While all of this was happening, one area of Islamic law was experiencing phenomenal interest, growth and increasing success. From tentative beginnings in the 70s the Islamic finance industry has grown into a trillion dollar sector with a phenomenal growth rate. It was just a matter of time before the secrets of its success were probed, especially by an interest group that for all its intellectual firepower and political connections failed to register a significant advance. Having failed at its own projects and even aborted its saviour, modernism was now out to thumb a lift. In order to reform Islamic law, all that needed to be done, says the KL forum, was to follow the path of Islamic finance.

Instead of asking uncomfortable questions at this point about the extent to which legerdemain has become acceptable in academia, it might be more appropriate to interrogate the credentials of the claim. Was it truly a willingness to implement a no-holds- barred radical reform that set Islamic finance on its stellar trajectory?

There is much to learn from early controversies over commercial interest. A would-be radical reformer like Marouf Dawalibi tried to differentiate between productive and consumptive loans, deeming only the latter as the riba prohibited by the Qur’an and leaving the way open for industry and commerce to leverage off credit at interest. Muhammad Abduh’s alleged fatwa on the permissibility of returns on post office savings, later echoed by Shaltut; Khallaf’s view on fixed returns on bonds–all of these were attempts to revolutionize the very concept and definition of Qur’anic riba, and all subjectively motivated by the apparent insurmountability of the problem of interest. And all of these were met with summary rejection, for no reason other than the fact that in seeking a solution they crossed inviolable lines.

Had any of these attempts at reform succeeded, contemporary Islamic finance would probably never have come into existence. It was exactly in their rejection, premised as it was upon the acknowledgment of inviolable parameters beyond which even reform may not proceed, that the space was demarcated within which contemporary Islamic finance would be born and eventually flourish. So rapidly and successfully did it develop that Tantawi’s 1989 abortive and self-incriminating fatwa on the permissibility of bank interest, reiterated later by Ali Gomaa, had no more effect than a fly hovering around the nose of a rising colossus. The only distinction this fatwa achieved was to become the most universally condemned fatwa of modern times.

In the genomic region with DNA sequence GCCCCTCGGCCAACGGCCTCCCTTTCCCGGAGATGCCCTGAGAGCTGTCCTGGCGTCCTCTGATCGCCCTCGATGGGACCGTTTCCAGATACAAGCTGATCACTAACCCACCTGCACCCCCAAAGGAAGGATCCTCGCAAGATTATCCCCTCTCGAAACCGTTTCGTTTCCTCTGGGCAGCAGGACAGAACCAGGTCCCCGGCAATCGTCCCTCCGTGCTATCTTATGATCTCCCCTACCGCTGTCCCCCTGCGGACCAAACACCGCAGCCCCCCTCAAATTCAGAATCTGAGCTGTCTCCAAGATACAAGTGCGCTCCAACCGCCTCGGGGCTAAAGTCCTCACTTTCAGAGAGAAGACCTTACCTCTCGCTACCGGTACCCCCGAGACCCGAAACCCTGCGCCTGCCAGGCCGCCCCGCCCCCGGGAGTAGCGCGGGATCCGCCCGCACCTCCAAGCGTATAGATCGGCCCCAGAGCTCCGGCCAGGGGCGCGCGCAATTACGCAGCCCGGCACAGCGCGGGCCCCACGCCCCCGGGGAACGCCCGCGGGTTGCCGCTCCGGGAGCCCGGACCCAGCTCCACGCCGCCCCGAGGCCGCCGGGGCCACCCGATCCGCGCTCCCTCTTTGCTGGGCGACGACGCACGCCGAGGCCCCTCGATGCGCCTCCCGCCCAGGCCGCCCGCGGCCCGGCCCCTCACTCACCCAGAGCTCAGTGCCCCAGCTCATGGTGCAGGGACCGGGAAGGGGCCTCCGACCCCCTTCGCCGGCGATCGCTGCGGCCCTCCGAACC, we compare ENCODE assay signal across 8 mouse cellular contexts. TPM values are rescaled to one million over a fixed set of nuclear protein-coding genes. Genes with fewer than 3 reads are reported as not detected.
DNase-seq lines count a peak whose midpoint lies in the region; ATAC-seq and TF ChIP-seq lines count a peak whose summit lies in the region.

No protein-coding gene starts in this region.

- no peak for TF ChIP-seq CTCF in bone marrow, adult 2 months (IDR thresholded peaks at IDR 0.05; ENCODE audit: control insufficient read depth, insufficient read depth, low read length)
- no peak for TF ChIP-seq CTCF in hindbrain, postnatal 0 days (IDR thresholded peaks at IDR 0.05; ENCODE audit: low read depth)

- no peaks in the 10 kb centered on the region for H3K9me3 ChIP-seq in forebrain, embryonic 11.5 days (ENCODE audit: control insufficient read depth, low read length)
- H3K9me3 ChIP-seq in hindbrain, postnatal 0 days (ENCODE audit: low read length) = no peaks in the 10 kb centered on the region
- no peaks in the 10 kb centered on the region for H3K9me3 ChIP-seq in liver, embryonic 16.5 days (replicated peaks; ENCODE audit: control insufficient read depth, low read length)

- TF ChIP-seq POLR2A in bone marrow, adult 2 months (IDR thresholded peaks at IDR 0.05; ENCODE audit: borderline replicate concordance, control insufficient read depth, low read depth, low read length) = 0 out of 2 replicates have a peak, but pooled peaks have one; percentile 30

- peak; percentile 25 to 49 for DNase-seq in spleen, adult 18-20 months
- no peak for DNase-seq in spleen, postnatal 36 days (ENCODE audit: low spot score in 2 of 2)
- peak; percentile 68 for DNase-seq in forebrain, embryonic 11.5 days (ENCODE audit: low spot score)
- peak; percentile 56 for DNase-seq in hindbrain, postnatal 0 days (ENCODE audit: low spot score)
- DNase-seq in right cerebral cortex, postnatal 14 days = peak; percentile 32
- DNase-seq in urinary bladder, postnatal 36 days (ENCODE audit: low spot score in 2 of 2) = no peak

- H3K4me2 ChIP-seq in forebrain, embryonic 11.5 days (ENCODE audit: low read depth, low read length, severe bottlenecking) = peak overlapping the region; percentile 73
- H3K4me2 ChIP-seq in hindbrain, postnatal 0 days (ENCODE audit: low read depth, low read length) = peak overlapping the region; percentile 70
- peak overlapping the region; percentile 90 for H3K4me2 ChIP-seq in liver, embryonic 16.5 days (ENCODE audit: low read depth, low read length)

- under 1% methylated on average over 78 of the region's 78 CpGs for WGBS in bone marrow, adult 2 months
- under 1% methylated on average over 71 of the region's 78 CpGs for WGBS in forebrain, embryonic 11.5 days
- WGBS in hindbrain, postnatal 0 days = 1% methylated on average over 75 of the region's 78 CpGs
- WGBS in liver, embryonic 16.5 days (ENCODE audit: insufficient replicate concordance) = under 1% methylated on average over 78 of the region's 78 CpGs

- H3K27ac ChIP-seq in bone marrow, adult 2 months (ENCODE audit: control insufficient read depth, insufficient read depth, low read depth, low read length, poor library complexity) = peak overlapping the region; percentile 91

Having set its parameters and proven its viability in the Mit Ghamr project, the Islamic finance industry set about expanding its base and diversifying its offerings. Independent Islamic banks were joined by conventional counterparts whose recognition of merit and value in this new version of banking motivated the opening of windows. But beneath all the expansion and sophistication operated a methodology founded on the one hand hand upon acknowledgement of the inviolability of certain parameters, and then making full, innovative and effective use of the ample latitude provided within those uncrossable boundaries.

An eclectic approach in drawing from the existing fiqh legacy provided many ready solutions. Eclecticism between madhahib in matters commercial was, after all, a principle well ensconced in fiqh centuries before the rise of contemporary Islamic finance. Its reiteration by jurists as loyally committed to madhhabism as Mawlana Rashid Ahmad Gangohi and Mawlana Ashraf Ali Thanwi decades before Islamic finance came into its own is certainly not without significance. It wasn’t uncommon for the search for precedent to transcend even the four popular madhahib.

Where the letter of the fiqh legacy fell short of providing solutions, its maxims and legal theory were brought into play–not in modernism’s deceptive manner of using usul to erode Shari’ah, but with the responsibility of jurists who believe in their role as interpreters and not fabricators of the Divine Will.

A good part of what came from all of this was innovative. Forms of contract unprecedented in our fiqh legacy were brought into existence. But modernists observers who imagined that innovation in the law of contract justifies innovation in the rest of the law miss one essential point. The law of contract has always been one of custom and innovation within broadly prescribed prohibition, whereas family law and the penal code are areas of specific prescription. No amount of cleverly worded sophistry will set the innovation of sukuk al- ijarah on par with the legitimization of same-sex marriages–the perceived violation of human dignity notwithstanding.

The results of scholarly thought and innovation in Islamic finance have not always been homogeneous or approved by consensus. Differences of opinion have and will continue to come about. Contentious issues there certainly are, and they will continue to be debated with fervour. But then again, that is exactly how Islamic law has always been for a thousand years and more. What it has never been, and, Allah willing, will never become is the unbridled, unfettered and totally relentless secular construct which modernism wishes to pass off as the law of Islam.

If there is, in any way, something that modernism can learn from Islamic finance, it is certainly not how the rejection of Shari’ah could be camouflaged as its reform. The most important lesson it could ever learn from the story of Islamic finance is that success can only begin with the acknowledgement of inviolable parameters. As long as those limits remains unacknowledged, modernism will continue to bark up the wrong tree.